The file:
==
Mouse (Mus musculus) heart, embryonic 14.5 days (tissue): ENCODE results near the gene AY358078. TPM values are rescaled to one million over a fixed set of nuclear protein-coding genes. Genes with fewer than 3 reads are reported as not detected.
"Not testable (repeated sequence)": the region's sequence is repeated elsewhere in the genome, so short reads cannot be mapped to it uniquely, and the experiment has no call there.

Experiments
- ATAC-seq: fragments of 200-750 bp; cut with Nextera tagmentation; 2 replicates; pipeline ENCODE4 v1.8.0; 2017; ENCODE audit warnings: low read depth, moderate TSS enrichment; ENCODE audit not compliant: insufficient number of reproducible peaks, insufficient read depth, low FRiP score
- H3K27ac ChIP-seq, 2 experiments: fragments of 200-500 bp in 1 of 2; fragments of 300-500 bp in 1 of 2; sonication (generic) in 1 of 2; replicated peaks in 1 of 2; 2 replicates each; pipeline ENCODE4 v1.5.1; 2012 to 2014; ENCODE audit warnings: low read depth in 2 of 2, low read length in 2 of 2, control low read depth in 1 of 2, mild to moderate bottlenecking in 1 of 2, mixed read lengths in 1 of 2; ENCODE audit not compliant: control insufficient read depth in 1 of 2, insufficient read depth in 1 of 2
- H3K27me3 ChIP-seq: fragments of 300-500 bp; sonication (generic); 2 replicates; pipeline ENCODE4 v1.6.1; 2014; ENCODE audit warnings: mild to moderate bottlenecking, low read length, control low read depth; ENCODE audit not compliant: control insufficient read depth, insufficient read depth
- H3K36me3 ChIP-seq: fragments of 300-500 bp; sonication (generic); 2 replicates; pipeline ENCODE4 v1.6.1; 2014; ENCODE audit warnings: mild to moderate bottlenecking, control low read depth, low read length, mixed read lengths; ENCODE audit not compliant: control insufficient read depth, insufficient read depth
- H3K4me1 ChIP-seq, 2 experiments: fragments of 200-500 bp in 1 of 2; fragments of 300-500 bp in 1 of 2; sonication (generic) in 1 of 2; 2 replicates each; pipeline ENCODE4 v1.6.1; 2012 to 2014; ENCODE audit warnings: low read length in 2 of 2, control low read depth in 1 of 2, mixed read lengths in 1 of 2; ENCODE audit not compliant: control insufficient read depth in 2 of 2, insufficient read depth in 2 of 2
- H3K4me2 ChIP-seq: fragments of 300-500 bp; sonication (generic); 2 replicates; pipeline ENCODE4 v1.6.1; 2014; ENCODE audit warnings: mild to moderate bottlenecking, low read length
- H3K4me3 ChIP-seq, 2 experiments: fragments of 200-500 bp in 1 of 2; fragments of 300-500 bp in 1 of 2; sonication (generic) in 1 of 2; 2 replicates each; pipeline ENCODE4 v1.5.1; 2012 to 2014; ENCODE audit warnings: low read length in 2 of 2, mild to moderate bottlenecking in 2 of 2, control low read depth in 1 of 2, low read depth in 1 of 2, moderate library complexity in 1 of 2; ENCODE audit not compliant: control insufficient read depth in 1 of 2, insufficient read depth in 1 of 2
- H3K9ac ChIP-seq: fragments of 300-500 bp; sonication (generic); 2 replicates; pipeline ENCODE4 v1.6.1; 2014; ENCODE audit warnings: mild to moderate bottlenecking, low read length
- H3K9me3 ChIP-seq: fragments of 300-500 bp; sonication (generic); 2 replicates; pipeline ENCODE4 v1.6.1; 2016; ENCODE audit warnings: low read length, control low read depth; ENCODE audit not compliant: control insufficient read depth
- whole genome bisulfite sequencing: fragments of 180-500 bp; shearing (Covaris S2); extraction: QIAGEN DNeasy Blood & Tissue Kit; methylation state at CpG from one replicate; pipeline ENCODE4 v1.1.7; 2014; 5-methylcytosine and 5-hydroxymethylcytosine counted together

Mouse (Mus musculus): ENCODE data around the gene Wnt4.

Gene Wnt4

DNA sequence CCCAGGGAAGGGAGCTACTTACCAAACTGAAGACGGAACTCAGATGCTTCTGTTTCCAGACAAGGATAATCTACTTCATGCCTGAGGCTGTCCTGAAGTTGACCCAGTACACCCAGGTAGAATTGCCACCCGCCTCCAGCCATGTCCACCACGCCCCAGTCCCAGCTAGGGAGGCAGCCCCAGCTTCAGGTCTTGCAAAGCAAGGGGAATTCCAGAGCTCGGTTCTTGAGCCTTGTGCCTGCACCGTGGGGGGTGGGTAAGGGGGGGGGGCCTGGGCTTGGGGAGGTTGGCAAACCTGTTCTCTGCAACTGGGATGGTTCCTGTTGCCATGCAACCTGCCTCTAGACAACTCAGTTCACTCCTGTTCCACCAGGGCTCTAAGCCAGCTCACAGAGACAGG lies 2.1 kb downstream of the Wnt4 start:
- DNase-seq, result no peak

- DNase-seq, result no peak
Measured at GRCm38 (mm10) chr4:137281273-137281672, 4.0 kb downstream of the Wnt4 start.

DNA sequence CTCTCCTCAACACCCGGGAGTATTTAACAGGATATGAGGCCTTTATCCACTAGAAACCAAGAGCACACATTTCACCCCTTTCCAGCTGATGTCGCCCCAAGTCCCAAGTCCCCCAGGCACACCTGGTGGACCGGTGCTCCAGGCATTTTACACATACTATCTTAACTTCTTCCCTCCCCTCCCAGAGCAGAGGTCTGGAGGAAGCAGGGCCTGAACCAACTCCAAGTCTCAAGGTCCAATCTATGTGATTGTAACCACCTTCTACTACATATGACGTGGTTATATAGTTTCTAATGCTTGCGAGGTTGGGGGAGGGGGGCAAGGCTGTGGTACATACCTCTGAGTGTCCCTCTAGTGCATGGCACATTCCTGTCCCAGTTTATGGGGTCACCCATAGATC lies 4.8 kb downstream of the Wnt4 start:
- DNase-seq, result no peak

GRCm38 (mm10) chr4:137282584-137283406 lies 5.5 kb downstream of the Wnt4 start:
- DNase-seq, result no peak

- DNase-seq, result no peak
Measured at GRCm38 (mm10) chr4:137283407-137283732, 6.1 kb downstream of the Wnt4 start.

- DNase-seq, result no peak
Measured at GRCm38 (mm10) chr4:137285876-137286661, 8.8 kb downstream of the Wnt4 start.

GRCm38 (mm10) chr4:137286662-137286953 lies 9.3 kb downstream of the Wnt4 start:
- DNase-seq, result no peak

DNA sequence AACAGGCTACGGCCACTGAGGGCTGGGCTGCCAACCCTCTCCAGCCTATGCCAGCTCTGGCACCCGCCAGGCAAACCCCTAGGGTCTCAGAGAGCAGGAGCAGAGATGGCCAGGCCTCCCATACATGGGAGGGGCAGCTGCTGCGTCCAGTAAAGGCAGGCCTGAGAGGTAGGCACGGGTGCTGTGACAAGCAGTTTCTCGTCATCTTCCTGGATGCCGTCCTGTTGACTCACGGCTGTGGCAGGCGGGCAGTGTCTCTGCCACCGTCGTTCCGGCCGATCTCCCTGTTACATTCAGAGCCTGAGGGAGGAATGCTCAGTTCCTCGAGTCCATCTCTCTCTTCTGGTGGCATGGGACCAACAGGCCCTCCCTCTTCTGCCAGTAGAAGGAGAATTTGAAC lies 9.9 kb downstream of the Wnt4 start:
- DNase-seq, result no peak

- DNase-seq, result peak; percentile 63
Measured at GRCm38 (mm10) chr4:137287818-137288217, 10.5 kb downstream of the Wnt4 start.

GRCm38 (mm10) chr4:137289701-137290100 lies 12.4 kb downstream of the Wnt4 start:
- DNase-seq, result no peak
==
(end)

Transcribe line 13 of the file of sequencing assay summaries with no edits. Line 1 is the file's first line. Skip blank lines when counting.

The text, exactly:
- whole genome bisulfite sequencing: fragments of 180-500 bp; shearing (Covaris S2); extraction: QIAGEN DNeasy Blood & Tissue Kit; methylation state at CpG from one replicate; pipeline ENCODE4 v1.1.7; 2014; 5-methylcytosine and 5-hydroxymethylcytosine counted together